Remote Japanese Jobs: What You Can Do From Home


[Guest Blog Post] Eli Wood is a freelance content writer from Massachusetts. Eli studied and tutored Japanese throughout college and now helps businesses grow by using the right words. You can connect with Eli on LinkedIn or visit their website.

Most of the time if you want to use your Japanese in the workplace, you think of jobs where you travel to or live in Japan. Don’t get me wrong – that’s the dream for a lot of us! But what if that’s not in the cards right now? What if circumstances at home mean you can’t travel yet? What if you’re not financially or even physically able to travel?

The good news is that not all Japanese speaking jobs require travel, and there are many opportunities for you to work from home. Why should your skills go to waste just because you can’t be in Japan? Here are some things you can do anywhere you like:


Translating is something you can do in so many capacities. You can translate all kinds of texts, whether it’s web content, novels, technical documents, or even emails! Sometimes you’ll translate correspondence between business liaisons who don’t speak each other’s native language – it can be a great business opportunity for you as much as them. In fact, you might be surprised at how in demand Japanese translators are. You can even build a freelance business out of it, just like Nicole from one of our Senpai Success Stories!


This goes beyond translating, though the two go hand in hand. A localizer takes translated text and brings it one step further. They’re the ones who make sure the tone and phrasing of the translation sound natural before it’s released to the public. Oftentimes the translator plays this role, too, but localization is its own skill and may be a separate role if you’re working for a company.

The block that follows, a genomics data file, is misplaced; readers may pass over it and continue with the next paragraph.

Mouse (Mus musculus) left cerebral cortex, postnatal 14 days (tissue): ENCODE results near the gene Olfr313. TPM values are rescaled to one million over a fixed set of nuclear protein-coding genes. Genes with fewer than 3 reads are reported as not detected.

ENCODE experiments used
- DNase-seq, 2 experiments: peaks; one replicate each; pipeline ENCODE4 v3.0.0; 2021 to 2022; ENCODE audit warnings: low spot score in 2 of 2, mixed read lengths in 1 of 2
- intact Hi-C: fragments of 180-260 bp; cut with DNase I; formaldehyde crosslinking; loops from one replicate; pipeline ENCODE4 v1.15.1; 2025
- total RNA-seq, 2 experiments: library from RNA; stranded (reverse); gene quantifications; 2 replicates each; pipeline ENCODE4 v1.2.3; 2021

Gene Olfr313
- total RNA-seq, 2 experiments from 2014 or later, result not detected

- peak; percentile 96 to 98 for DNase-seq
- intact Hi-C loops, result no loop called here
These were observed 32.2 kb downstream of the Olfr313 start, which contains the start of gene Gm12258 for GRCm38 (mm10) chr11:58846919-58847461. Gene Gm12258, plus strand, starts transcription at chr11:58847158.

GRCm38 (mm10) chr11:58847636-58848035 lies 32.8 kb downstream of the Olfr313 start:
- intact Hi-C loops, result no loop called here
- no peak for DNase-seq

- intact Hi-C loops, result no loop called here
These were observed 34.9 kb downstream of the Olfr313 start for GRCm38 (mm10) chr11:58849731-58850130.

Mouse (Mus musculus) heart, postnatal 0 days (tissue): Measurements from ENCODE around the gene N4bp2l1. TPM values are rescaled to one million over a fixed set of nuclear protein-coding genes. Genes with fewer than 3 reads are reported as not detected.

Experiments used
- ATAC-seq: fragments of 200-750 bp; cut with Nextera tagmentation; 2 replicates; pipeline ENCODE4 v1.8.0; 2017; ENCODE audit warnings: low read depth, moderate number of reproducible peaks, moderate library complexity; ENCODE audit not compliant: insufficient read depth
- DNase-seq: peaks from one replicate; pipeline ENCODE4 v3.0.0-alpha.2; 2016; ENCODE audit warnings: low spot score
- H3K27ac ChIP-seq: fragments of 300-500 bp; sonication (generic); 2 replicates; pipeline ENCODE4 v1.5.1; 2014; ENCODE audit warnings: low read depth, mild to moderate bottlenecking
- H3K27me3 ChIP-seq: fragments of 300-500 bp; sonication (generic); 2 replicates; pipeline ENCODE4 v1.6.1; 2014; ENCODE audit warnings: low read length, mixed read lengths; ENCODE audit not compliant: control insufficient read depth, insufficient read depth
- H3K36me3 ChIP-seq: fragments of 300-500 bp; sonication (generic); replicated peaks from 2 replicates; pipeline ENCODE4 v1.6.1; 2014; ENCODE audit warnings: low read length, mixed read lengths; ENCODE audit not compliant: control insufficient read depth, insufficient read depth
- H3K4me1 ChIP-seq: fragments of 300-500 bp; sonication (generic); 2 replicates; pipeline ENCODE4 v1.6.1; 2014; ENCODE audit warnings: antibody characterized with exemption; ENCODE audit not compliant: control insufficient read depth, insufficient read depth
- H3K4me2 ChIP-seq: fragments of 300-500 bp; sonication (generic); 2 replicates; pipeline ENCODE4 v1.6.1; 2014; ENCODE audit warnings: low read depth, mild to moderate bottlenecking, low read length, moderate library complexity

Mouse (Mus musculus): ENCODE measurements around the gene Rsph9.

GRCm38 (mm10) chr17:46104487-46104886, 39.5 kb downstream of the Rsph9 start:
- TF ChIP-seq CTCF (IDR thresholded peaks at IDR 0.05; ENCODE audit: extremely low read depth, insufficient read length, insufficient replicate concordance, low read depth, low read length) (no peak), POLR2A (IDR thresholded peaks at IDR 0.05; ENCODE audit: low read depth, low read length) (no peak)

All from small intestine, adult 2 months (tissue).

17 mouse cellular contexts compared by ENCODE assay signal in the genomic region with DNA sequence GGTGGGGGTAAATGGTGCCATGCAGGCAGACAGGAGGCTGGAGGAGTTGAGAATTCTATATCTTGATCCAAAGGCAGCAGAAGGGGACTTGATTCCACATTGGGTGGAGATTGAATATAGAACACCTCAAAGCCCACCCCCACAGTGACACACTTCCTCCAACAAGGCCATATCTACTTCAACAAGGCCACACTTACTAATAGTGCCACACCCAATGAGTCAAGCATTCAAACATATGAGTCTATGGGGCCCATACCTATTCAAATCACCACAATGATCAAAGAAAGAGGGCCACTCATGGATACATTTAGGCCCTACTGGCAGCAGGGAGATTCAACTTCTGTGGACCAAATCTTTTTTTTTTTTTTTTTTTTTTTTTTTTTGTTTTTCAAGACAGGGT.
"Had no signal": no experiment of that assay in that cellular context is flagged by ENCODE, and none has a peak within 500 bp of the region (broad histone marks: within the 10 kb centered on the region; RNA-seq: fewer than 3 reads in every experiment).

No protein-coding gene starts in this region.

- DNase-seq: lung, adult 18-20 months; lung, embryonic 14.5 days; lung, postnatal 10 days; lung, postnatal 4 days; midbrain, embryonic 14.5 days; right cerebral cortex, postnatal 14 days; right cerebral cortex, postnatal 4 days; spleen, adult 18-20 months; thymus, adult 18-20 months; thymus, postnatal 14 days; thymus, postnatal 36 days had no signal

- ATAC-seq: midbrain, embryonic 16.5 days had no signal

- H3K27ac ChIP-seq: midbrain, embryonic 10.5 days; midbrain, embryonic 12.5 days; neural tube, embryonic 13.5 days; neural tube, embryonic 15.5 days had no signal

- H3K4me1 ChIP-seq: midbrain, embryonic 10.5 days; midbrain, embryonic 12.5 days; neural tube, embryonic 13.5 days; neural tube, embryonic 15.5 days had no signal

Think of all those subtitles you see in anime. You might not think subtitlers need to have much knowledge of Japanese, but if you’re subtitling Japanese dramas or anime, it’s definitely helpful (and required in some companies). The broader your skills the better, and knowing Japanese and subtitling programs can only help your chances at getting work.

Online Teacher or Tutor

This is a great gig for Japanese speakers of all levels. Even if you’re still learning yourself (which nearly all of us are), you can tutor beginners. I tutored in college while still taking Japanese classes myself. A lot of these sessions can be done online through Skype, and you can tailor your sessions to your schedule. Plus, you’ll meet people of all ages this way – it’s not only young people who are learning another language!


Not all interpreters are there in person. If a company has a conference call, they may still need an interpreter, and you may be just the person to help them! Or maybe the meeting takes place online through Skype or another video platform. Either way, a remote interpreter could work for their needs, and you can do the job from the comfort of your own home.

The world of Japanese jobs is so expansive! Don’t limit yourself by thinking you HAVE to go to Japan to find one. Whether a remote job is a starting point or your ultimate goal (after all, how awesome does working in your pajamas at home sound?), it’s useful to keep the option in mind!

Photo by William Iven on Unsplash

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